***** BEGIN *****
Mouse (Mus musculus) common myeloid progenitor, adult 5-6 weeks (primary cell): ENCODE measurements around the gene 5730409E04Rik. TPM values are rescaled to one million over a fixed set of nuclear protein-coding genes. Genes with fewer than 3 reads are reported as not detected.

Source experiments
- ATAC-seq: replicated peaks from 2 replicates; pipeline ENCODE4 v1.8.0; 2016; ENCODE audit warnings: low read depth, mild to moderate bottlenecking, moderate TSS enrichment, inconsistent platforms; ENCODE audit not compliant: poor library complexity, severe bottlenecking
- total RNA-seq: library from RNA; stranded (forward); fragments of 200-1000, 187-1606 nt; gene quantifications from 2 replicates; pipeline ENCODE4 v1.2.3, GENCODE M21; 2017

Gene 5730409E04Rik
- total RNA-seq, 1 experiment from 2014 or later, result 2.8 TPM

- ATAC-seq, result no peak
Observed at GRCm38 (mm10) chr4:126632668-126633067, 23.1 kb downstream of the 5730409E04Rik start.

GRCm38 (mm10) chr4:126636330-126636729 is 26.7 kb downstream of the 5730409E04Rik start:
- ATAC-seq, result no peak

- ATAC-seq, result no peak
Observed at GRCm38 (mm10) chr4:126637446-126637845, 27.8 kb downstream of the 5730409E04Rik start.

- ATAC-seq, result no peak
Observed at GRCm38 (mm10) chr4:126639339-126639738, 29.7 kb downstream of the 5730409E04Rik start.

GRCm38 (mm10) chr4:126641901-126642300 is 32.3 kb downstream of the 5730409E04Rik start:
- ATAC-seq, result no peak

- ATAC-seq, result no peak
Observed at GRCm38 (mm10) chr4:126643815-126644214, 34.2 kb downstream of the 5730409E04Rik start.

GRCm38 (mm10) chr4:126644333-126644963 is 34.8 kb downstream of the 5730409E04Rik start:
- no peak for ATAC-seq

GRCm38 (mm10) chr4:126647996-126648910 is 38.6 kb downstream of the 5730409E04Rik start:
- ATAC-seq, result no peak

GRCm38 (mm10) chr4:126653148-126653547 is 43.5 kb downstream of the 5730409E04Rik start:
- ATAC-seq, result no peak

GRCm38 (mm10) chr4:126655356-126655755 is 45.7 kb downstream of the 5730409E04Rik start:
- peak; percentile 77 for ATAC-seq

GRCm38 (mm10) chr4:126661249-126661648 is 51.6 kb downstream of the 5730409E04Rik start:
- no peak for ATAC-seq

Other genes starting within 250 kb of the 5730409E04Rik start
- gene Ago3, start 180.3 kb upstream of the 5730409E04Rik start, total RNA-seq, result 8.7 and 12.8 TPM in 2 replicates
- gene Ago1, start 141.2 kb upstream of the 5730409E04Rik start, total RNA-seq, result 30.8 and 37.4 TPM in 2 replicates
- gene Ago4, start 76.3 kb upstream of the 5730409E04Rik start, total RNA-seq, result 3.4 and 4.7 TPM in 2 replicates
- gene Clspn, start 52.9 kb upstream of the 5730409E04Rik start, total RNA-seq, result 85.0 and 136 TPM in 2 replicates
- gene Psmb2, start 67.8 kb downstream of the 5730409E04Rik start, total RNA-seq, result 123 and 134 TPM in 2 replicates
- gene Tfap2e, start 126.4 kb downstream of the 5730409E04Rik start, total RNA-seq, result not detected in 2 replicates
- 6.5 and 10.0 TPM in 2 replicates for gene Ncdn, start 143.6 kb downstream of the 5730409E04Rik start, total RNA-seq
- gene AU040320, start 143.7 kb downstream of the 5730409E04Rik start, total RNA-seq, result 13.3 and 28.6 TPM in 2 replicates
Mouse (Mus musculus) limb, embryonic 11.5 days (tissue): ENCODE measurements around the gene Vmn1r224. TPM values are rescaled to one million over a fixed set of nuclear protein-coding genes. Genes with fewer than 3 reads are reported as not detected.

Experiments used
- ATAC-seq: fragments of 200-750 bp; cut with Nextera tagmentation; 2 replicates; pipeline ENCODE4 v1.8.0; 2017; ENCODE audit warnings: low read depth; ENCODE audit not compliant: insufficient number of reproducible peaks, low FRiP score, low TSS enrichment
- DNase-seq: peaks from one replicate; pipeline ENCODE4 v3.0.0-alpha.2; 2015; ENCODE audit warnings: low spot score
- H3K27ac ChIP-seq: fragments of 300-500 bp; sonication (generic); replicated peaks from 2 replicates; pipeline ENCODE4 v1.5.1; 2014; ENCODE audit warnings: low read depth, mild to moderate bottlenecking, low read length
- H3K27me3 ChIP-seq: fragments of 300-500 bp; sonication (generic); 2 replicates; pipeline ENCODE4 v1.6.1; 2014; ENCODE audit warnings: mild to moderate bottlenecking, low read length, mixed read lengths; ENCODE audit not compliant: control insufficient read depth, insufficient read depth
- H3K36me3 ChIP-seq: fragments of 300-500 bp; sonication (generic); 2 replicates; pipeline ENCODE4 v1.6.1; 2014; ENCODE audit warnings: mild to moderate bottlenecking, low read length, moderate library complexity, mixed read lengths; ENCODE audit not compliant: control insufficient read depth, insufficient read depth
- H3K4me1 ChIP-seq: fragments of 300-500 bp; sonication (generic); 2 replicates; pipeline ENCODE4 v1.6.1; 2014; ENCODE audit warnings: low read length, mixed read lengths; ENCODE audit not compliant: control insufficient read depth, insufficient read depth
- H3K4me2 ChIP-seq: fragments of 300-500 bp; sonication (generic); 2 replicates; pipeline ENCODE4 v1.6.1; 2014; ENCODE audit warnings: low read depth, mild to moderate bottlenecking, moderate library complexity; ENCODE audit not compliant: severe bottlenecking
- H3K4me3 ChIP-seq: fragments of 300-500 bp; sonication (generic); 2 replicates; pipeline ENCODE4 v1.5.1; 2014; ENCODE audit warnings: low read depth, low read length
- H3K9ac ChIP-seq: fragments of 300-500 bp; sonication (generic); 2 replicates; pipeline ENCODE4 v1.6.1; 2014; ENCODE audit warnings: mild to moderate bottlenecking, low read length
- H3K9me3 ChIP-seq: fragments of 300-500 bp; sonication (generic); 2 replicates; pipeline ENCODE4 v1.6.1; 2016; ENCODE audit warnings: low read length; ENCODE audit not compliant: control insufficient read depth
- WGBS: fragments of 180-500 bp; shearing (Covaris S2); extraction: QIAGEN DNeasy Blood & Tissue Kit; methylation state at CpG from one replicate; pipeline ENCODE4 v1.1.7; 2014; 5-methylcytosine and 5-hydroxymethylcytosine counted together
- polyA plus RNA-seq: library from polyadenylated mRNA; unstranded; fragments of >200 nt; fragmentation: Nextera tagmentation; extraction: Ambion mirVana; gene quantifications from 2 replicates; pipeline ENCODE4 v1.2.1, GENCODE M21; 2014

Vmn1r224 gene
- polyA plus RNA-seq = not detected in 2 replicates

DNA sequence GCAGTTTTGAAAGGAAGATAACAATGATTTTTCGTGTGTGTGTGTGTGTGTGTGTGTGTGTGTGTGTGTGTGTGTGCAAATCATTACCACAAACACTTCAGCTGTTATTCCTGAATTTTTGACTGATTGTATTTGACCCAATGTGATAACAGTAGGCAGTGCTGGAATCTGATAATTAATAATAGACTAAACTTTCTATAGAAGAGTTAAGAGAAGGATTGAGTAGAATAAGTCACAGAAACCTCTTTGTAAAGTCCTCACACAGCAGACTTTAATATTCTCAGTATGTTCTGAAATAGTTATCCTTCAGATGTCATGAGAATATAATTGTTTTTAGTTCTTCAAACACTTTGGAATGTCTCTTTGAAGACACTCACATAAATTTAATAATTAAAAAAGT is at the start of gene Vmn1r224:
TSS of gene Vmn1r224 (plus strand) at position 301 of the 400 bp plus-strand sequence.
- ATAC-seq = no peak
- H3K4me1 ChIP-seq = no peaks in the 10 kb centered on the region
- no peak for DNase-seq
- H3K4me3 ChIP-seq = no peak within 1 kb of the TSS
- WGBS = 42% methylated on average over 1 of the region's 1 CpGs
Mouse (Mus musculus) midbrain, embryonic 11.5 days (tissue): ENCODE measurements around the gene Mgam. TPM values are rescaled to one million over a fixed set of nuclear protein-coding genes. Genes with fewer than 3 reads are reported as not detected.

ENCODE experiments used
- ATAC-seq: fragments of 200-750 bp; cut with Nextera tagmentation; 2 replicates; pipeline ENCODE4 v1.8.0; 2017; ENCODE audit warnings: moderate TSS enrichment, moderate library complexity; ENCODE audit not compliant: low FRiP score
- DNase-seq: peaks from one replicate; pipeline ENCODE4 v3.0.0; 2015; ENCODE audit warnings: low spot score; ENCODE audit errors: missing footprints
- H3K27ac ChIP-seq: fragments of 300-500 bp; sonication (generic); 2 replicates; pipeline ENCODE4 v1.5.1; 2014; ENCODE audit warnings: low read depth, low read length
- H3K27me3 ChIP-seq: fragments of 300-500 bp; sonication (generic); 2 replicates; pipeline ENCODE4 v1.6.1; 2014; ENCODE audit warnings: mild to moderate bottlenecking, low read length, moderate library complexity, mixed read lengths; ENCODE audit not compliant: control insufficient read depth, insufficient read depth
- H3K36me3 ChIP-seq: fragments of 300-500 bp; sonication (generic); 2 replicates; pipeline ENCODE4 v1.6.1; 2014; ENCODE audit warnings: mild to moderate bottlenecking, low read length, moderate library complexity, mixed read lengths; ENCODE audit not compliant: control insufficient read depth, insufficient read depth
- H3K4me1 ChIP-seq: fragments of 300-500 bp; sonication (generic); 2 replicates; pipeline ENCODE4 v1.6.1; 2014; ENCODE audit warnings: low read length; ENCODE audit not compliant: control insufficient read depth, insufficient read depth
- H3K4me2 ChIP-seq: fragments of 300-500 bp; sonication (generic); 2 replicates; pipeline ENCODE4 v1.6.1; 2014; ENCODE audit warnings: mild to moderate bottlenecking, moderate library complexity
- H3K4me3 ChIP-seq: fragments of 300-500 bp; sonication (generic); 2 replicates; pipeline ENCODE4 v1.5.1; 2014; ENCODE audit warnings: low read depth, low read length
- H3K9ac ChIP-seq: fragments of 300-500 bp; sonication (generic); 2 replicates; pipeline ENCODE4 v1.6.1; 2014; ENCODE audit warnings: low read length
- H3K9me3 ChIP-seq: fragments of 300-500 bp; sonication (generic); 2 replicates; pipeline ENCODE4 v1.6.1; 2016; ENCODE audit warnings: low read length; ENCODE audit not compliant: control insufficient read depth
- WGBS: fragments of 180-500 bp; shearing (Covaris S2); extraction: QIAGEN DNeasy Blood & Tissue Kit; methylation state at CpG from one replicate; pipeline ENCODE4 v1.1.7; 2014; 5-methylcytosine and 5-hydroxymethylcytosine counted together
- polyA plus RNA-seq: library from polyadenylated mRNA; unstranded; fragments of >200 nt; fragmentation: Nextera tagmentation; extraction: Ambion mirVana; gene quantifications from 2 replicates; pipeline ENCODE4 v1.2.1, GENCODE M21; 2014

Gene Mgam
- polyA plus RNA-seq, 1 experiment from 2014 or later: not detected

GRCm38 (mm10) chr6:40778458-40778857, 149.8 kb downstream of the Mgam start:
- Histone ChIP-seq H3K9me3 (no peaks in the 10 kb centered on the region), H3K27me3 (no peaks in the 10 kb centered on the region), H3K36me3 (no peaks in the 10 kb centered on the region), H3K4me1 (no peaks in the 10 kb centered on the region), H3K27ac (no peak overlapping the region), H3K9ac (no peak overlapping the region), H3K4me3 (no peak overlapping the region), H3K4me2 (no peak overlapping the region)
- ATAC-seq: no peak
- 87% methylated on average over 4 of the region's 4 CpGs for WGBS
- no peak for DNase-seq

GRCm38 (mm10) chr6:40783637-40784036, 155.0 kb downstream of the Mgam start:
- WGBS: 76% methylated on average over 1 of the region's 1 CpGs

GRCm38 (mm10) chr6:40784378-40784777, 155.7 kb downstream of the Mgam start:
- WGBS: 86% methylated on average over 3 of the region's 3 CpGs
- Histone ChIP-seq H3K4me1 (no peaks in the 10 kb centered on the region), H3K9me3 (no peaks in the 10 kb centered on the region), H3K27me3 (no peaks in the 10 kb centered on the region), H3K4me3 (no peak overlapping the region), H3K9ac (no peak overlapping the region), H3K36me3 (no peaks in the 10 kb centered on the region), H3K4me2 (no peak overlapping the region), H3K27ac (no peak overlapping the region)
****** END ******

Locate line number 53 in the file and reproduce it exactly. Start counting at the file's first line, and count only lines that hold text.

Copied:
- polyA plus RNA-seq = not detected in 2 replicates